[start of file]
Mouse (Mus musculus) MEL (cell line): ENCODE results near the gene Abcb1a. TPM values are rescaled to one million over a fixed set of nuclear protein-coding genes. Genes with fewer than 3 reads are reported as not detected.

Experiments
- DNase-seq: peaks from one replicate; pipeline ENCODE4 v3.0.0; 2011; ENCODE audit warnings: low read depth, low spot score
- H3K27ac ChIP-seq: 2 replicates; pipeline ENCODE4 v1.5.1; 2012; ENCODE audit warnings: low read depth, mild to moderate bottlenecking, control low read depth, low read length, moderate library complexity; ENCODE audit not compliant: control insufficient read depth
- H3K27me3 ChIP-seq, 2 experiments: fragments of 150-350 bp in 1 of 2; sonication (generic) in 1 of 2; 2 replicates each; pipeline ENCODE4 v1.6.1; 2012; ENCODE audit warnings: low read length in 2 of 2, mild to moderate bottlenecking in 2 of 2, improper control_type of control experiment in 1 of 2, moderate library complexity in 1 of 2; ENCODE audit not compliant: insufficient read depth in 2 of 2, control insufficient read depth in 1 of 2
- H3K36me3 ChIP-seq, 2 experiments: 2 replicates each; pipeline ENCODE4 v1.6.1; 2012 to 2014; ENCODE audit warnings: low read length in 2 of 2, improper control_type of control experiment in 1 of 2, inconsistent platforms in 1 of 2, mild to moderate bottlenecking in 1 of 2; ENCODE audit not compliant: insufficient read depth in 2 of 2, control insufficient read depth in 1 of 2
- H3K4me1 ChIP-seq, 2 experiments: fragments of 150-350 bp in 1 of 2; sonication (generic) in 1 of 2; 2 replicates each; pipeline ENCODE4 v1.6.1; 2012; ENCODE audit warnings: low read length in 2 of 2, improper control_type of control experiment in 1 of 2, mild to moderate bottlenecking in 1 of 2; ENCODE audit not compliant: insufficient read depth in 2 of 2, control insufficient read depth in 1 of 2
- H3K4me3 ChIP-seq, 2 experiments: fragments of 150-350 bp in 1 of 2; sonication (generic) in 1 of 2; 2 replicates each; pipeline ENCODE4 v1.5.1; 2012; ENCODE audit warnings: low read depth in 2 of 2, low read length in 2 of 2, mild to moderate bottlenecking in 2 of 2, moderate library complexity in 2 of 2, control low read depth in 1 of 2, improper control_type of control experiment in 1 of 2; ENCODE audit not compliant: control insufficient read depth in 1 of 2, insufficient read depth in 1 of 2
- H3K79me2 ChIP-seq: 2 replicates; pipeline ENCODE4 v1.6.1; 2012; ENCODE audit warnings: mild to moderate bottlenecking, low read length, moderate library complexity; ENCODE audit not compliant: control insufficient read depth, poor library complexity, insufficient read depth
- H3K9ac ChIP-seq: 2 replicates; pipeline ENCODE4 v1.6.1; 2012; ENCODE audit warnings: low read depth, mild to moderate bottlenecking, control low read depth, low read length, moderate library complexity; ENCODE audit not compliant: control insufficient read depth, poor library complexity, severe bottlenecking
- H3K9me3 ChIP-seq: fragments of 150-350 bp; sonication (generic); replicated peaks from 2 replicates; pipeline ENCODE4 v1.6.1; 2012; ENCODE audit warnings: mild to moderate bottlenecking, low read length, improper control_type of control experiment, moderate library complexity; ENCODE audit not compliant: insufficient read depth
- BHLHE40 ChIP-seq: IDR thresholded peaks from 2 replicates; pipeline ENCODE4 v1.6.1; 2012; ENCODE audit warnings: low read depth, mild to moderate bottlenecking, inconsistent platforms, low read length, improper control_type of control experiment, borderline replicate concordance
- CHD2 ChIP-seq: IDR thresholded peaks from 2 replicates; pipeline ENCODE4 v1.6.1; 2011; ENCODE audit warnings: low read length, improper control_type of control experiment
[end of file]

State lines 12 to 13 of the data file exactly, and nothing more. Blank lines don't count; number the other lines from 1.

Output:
- BHLHE40 ChIP-seq: IDR thresholded peaks from 2 replicates; pipeline ENCODE4 v1.6.1; 2012; ENCODE audit warnings: low read depth, mild to moderate bottlenecking, inconsistent platforms, low read length, improper control_type of control experiment, borderline replicate concordance
- CHD2 ChIP-seq: IDR thresholded peaks from 2 replicates; pipeline ENCODE4 v1.6.1; 2011; ENCODE audit warnings: low read length, improper control_type of control experiment